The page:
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Old August 29, 2010, 01:32 PM   #1
sammleren
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Join Date: August 29, 2010
Posts: 1
Swedish 12mm or US Remington?

Hi.

I am a new mwmber on this site.

And i have a question for you. Resently i bougth a RB and it had no marking on the barel or stock. I wil post piqtures of the RB and i hope you wil tel me who made it.

Or lock at this site for the rest of the piqtures.
http://www.forum.svartkrutt.net/inde...thread&id=7739
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File Type: jpg Ukjent Svensk, skytterlags 12mm 002.JPG (138.3 KB, 53 views)
File Type: jpg Ukjent Svensk, skytterlags 12mm 003.jpg (227.6 KB, 38 views)
File Type: jpg Ukjent Svensk, skytterlags 12mm 011.jpg (188.7 KB, 36 views)
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Old August 29, 2010, 03:57 PM   #2
mete
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The Remington rolling block was the military rifle of 24 countries as I remember. The cartridge in question is the 12.11x44R Remington M67 Norway & Sweden . Introduced in 1867 and used until replaced in 1881.
I don't know if these rifles were Remington made or made in Sweden or Norway under contract.
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Old August 29, 2010, 03:58 PM   #3
Jim Watson
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Join Date: October 25, 2001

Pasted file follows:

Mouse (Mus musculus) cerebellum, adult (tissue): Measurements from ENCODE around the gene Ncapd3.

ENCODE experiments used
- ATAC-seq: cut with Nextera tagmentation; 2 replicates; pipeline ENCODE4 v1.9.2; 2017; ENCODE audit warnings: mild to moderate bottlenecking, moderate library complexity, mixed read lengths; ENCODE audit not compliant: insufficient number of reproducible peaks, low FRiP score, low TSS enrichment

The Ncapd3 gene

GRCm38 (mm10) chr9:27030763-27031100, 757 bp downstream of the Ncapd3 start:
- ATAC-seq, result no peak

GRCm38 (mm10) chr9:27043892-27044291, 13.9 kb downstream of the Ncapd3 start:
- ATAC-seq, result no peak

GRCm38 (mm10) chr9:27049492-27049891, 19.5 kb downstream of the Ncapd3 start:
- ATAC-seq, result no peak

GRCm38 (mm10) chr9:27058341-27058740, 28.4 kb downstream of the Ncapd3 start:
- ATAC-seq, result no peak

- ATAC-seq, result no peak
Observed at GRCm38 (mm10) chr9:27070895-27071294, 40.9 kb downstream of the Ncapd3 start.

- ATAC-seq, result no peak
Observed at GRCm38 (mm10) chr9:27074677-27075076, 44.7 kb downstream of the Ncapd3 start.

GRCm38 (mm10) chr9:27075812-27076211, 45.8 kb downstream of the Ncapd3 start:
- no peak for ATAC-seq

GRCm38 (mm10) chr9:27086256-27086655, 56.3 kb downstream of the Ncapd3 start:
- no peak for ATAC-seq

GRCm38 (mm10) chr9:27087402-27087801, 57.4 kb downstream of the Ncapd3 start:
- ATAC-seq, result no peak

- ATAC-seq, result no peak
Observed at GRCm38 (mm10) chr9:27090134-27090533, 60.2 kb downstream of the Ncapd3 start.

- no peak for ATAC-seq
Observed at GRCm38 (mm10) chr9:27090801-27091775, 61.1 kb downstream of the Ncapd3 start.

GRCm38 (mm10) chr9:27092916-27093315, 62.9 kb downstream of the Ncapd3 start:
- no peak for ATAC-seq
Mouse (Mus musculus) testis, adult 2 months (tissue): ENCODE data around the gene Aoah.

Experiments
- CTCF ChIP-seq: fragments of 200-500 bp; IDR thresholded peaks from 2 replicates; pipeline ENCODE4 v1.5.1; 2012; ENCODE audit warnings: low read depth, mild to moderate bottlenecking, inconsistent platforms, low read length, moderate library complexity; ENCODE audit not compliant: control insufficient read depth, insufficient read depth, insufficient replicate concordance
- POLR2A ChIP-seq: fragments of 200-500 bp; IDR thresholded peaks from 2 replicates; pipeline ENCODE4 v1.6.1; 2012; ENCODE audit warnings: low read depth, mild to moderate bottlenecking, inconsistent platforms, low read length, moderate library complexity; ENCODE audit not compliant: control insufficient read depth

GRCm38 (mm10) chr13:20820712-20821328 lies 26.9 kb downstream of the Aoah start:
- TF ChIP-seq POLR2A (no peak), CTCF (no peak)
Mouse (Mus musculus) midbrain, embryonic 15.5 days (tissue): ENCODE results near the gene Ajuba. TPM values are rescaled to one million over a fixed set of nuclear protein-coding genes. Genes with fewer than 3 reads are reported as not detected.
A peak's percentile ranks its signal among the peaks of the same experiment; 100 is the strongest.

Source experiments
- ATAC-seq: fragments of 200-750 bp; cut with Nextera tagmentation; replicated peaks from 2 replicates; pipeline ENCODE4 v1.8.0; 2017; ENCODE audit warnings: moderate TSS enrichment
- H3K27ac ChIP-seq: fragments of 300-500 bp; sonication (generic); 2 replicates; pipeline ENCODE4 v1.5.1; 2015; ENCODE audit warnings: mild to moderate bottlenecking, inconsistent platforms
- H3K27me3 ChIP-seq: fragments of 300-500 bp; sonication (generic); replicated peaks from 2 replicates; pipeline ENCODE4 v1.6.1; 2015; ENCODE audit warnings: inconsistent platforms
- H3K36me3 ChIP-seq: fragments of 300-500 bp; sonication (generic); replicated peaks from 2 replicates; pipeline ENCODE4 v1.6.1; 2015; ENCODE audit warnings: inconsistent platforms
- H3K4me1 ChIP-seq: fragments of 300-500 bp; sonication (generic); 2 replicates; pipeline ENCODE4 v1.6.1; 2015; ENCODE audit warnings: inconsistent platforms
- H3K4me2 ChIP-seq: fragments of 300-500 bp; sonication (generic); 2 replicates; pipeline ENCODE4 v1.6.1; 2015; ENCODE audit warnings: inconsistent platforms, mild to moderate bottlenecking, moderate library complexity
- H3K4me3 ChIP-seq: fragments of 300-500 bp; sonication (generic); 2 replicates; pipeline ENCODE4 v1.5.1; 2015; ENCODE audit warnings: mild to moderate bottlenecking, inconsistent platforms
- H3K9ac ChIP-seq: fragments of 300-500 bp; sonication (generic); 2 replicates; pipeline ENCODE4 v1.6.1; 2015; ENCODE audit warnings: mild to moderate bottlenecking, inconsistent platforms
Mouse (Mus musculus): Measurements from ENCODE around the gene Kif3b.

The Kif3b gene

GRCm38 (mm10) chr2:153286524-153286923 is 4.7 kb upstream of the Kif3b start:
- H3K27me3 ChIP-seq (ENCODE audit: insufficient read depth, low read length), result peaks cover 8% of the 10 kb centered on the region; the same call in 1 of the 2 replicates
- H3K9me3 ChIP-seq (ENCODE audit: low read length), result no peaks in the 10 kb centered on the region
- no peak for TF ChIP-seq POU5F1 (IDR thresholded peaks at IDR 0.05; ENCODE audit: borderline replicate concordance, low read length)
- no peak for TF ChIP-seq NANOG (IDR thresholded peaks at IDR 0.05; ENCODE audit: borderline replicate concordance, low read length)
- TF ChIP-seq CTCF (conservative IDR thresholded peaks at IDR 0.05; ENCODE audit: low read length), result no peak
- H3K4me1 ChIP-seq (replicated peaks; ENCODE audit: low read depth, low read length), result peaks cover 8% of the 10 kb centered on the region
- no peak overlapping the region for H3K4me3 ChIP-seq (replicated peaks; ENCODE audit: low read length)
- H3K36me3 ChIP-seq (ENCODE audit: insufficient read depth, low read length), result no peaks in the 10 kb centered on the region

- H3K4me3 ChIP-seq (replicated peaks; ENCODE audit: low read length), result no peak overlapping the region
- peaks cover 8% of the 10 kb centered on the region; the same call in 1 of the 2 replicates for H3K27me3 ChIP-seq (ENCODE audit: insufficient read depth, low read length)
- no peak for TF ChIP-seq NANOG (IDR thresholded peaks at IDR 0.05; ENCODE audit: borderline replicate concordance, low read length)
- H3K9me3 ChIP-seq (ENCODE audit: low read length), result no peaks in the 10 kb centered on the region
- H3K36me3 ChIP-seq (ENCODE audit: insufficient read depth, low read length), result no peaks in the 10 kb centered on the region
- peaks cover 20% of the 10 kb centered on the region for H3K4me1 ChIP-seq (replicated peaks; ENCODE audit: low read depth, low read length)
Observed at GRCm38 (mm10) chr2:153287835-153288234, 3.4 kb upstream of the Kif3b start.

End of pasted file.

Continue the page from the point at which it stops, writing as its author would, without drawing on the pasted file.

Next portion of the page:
Location: Alabama
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Swedish.
The screw head action pins and individual retaining screws are the giveaway.
A real Remington has plain pins and a common retaining plate between them, held by one screw.
SOME Swedes have that, too, but no Remingtons have the separate screws.

One site shows some pictures and lists a bewildering number of variations:
http://dutchman.rebooty.com/6774.html
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Old August 29, 2010, 04:03 PM   #4
James K
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It is certainly not U.S. All U.S. made Remingtons used pins for the hammer and breech block, retained by a single plate held on by a screw.

It is a Model 1867 Norwegian/Swedish rifle. Norway and Sweden were one country from 1814 to 1905, and that rifle was made in both areas (now countries). Rifles were built in Norway by Kongsberg Vapenfabrikk and Hovedarsenalet in Oslo (then Christiana) and in Sweden by Husqvarna Vapenfabrik. AFAIK, only those Scandanavian makers replaced the pins with screws, and added capture screws (like those on some Mauser trigger guard screws) to keep the large screws from turning.

All those military rifles, though, had a plentitude of markings - numbers, letters and crowns galore. But many were converted to sporters in both countries and some in the U.S. and it is possible that markings were removed in the process. It is also possible that some sporters were made which did not have the military markings, but I would think they would at least have a maker's name.

Jim
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